Dum Dums and other Spangler products soon will be marketed in Mexico through the new distribution alliance.
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Dum Dums, the lollipops from northwest Ohio that have a drummer man for a mascot and are adored by youngsters, are teaming up with Chupa Chups, Spanish pops with a daisy logo designed by Salvador Dali and enjoyed by a slightly older crowd.
Spangler Candy Co. of Bryan and Chupa Chups SA of Barcelona announced yesterday that they are forming a North American distribution alliance for various candy products beginning on July 1. Spangler will lead the way in the United States and already has hired a half-dozen people; Chupa Chups - which has the world's best-selling lollipop - will manage efforts in Mexico.
The move is the latest tactic by Spangler, a private firm with more than $60 million in annual sales, to drum up more business.
The alliance could add revenues of $10 million to $20 million a year to the private company, which hopefully will get a sales boost for its own products, said Dean L. Spangler, president and chief executive of the Williams County firm.
U.S. candy manufacturers are confronted by retailers who prefer ordering an array of goods from one company, staggering sugar prices, and high labor costs, all of which encourages alliances among firms with complementary products, Mr. Spangler said.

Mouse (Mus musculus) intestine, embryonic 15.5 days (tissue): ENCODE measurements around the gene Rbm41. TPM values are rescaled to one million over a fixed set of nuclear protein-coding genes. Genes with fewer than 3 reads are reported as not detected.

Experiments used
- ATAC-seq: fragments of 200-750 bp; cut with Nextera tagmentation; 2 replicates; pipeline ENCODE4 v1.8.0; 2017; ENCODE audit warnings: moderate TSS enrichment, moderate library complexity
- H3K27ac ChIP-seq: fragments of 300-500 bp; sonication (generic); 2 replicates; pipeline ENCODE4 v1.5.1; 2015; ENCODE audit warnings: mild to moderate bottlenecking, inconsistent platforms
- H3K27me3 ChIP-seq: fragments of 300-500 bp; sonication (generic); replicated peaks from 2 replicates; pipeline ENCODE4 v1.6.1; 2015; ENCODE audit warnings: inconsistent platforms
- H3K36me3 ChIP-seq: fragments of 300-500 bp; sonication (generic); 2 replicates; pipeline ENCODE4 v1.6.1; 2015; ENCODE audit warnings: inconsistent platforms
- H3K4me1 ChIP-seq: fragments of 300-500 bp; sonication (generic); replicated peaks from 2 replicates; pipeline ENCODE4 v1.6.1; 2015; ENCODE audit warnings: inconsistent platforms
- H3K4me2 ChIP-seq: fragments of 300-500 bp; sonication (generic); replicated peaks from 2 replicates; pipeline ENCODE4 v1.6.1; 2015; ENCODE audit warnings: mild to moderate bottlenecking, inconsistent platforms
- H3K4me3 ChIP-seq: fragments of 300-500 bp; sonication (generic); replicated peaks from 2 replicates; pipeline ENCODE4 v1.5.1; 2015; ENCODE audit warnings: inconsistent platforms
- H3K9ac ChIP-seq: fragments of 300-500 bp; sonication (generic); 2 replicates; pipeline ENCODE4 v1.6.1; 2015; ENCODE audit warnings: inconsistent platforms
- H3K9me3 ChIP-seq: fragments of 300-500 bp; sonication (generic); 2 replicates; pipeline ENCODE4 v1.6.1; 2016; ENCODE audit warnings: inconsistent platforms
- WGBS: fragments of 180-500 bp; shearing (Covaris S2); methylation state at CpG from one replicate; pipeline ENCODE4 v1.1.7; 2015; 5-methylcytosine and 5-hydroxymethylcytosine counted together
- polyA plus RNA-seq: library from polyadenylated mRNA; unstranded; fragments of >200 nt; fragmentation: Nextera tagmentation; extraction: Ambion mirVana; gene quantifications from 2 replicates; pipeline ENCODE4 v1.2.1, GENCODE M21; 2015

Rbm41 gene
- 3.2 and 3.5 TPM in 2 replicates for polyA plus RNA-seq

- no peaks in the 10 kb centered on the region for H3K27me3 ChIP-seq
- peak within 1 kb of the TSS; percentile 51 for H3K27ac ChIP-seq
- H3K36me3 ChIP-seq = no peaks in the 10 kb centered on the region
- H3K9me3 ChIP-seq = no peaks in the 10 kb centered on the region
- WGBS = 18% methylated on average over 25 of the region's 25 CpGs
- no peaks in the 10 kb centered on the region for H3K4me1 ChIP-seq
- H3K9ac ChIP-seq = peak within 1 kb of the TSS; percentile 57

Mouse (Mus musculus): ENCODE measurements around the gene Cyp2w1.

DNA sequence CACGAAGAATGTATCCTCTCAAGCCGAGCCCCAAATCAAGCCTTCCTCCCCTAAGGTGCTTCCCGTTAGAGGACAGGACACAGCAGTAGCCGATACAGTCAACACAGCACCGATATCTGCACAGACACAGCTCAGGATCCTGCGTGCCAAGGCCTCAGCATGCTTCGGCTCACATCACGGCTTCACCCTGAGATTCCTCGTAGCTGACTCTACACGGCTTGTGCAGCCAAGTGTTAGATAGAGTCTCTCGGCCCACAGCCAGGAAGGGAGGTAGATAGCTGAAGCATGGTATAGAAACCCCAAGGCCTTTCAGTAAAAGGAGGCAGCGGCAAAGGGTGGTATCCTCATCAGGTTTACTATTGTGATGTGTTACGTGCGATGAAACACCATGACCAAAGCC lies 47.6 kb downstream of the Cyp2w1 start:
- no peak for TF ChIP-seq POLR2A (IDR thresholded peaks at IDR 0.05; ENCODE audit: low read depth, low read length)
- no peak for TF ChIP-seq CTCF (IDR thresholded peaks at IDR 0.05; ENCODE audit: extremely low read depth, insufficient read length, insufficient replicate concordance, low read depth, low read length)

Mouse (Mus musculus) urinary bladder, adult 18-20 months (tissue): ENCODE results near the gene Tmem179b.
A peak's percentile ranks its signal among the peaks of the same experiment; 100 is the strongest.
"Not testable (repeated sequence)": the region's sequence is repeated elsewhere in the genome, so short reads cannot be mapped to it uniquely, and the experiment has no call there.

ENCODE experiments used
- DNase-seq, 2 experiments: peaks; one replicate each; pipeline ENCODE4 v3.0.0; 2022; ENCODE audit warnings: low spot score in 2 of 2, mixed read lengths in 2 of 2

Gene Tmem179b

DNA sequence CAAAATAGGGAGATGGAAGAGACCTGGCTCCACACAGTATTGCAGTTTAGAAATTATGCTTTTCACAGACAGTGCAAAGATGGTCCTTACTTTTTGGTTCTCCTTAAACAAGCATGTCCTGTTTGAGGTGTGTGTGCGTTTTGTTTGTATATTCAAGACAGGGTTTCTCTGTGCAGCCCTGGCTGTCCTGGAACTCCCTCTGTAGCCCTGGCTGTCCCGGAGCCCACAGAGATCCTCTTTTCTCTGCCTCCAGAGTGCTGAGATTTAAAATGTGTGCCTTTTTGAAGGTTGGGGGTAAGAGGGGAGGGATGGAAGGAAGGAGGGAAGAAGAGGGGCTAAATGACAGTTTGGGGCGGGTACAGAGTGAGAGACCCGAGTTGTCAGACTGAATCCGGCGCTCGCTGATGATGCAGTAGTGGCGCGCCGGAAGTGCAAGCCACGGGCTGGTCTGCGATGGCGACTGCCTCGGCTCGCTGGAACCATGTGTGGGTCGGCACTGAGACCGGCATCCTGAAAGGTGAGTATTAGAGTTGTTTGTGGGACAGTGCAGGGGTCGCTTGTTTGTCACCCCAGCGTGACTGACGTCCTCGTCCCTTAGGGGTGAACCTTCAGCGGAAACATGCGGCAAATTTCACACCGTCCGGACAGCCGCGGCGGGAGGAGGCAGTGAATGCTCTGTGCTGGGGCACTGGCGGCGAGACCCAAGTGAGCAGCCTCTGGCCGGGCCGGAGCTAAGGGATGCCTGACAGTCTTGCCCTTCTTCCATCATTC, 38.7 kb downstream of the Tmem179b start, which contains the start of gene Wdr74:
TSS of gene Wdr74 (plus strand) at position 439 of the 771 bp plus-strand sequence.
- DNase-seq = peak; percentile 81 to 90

"It's pretty challenging, and that's why you're seeing more out-of-the-box relationships being formed," he said.
Mr. Spangler said the deal involves neither money nor equity changing hands.
In the United States alone, the alliance will give Spangler more candy lines to sell while providing Chupa Chups with a well-run distribution system, said Susan Smith, a spokesman for the National Confectioners Association in Vienna, Va.
Distribution alliances have become more common in the last few years among U.S. companies and foreign counterparts, or even with noncandy partners, she said.
Spangler, which co-manages a Mexican factory to make some of its candy canes, will integrate Chupa Chups Lollipops, SMINT Sugar Free Mints, Crazy Dips, Whistle Pops, and the Spanish company's new sugar-free Cremosa lollipops into its lineup.
Chupa Chups - pronounced "choopa choops" and derived from a Spanish verb meaning to "suck" or "lick" - will add Dum Dum Pops, Spangler Candy Canes. Safe-T-Pops, and Astro-Pops to its Mexican offer
ings and market some Spangler items in other countries worldwide.
The duo plan to eventually coordinate manufacturing efforts in the United States, Mexico, Russia, and Spain when appropriate, Mr. Spangler said.
The Spangler factory, for example, could make the Cremosa lollipops, which will contain no carbohydrates from sugar, if sales of the product take off, he said.
Bill Lichtenwald, president of Teamsters Local 20, which represents nearly 300 hourly workers at the factory, said the alliance eventually could increase sales of Bryan-made Dum Dums, candy canes, and other Sprangler products in Europe.
"Hopefully, the longer-term effect will be an increase in jobs," he said.
Both companies are long-time family businesses, and the alliance will provide benefits to each, Xavier Bernat, chairman of Chupa Chups, said in a statement yesterday.
The firms started negotiating a pact two years ago, and both are committed to the candy industry, Mr. Spangler said. "That's why we feel so comfortable," he said.
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